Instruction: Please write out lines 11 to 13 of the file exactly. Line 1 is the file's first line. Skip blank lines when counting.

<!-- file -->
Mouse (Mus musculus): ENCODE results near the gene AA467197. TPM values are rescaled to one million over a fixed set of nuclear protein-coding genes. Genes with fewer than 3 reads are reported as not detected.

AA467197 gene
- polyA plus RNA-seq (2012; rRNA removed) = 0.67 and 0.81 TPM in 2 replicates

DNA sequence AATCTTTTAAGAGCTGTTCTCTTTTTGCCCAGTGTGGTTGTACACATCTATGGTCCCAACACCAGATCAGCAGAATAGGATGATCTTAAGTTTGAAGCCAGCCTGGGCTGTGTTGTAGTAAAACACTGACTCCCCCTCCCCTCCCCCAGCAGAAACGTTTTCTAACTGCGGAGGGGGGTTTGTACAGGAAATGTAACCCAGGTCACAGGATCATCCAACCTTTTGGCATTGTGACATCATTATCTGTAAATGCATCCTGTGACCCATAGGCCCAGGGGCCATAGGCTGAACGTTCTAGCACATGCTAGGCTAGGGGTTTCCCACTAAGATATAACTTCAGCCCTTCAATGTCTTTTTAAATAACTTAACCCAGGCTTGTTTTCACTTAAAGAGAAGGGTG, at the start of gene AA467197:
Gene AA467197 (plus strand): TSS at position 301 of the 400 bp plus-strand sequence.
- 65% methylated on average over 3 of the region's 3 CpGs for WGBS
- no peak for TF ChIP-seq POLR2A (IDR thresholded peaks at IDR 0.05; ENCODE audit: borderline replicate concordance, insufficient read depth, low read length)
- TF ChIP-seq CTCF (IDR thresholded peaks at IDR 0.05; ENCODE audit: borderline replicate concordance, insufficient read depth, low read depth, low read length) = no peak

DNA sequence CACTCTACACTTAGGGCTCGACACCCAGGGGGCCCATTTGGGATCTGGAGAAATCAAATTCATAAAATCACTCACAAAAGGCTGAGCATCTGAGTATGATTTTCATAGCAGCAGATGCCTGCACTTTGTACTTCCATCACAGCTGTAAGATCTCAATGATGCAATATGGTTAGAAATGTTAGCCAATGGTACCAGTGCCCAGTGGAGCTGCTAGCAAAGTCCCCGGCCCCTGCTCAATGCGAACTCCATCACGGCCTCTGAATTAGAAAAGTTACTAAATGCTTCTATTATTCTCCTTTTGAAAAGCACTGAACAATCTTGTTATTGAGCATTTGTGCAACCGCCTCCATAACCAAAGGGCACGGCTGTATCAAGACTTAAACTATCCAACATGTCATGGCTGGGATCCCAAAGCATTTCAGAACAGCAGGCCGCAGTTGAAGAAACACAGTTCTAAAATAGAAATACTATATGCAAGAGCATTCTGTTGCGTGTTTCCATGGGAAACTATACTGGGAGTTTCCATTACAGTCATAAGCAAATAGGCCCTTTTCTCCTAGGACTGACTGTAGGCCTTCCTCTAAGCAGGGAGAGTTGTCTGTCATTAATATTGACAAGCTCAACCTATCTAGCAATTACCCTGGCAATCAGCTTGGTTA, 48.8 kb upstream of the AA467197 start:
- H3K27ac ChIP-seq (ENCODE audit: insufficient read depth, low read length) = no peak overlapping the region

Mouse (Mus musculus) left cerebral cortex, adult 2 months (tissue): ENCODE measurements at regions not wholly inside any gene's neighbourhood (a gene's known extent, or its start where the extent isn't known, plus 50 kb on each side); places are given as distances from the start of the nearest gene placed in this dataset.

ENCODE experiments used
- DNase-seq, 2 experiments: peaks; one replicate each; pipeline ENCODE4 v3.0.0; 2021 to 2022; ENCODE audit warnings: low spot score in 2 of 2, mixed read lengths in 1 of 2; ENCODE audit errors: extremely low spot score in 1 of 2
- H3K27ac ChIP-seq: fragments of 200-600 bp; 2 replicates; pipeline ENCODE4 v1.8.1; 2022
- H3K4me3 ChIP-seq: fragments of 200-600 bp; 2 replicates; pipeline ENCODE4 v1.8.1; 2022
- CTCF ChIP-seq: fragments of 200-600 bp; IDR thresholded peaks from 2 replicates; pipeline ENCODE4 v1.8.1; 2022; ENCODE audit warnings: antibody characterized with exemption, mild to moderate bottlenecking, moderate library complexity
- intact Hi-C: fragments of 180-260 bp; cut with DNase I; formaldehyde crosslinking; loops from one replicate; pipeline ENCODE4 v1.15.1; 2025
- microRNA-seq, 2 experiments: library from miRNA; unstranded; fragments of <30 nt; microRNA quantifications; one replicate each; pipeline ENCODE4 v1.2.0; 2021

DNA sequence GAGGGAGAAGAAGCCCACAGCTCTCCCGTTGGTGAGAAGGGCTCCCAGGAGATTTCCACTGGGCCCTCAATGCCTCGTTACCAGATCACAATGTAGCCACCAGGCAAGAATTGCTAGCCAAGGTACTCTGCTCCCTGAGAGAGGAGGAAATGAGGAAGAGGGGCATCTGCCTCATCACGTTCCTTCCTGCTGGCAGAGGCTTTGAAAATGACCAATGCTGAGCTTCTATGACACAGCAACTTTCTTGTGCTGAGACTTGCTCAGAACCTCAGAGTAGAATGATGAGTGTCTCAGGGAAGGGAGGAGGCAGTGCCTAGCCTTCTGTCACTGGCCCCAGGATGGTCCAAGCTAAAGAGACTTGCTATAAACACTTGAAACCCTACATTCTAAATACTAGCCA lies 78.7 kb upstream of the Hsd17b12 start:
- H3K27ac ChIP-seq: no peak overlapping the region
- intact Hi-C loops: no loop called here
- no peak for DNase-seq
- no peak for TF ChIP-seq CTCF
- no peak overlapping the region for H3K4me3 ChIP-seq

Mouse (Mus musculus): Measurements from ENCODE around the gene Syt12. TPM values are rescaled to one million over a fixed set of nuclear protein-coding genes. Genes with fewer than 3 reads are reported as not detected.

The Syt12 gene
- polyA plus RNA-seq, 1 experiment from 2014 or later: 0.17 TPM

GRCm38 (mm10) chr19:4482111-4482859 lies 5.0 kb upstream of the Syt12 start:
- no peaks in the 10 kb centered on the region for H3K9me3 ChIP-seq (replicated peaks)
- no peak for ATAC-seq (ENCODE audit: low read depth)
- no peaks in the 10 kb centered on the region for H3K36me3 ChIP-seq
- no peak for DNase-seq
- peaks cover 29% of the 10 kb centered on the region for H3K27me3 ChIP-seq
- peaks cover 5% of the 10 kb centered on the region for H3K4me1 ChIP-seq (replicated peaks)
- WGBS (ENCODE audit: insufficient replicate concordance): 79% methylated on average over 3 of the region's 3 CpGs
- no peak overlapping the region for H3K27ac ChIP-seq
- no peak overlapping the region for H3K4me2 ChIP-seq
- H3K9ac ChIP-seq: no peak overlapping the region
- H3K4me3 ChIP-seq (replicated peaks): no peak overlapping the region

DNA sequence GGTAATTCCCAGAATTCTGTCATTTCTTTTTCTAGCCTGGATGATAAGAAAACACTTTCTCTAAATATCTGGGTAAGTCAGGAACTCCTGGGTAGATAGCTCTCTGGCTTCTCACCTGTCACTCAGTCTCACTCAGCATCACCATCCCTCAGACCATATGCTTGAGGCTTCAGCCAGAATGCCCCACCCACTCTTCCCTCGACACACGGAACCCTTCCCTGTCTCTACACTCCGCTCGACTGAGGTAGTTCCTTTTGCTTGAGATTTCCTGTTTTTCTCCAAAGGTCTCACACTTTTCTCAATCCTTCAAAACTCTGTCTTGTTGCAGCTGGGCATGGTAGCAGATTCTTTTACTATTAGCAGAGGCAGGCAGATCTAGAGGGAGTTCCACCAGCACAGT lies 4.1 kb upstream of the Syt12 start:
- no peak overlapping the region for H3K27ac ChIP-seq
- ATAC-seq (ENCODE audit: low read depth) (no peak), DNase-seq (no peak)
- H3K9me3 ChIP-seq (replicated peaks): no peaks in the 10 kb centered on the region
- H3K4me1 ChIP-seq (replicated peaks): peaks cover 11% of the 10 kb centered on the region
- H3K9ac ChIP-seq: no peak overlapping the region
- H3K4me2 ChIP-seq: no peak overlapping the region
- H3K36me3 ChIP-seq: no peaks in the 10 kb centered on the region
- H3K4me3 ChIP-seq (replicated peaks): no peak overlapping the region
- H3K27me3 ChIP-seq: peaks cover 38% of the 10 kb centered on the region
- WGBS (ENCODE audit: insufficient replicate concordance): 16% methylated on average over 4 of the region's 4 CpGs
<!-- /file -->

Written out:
Mouse (Mus musculus) left cerebral cortex, adult 2 months (tissue): ENCODE measurements at regions not wholly inside any gene's neighbourhood (a gene's known extent, or its start where the extent isn't known, plus 50 kb on each side); places are given as distances from the start of the nearest gene placed in this dataset.

ENCODE experiments used
- DNase-seq, 2 experiments: peaks; one replicate each; pipeline ENCODE4 v3.0.0; 2021 to 2022; ENCODE audit warnings: low spot score in 2 of 2, mixed read lengths in 1 of 2; ENCODE audit errors: extremely low spot score in 1 of 2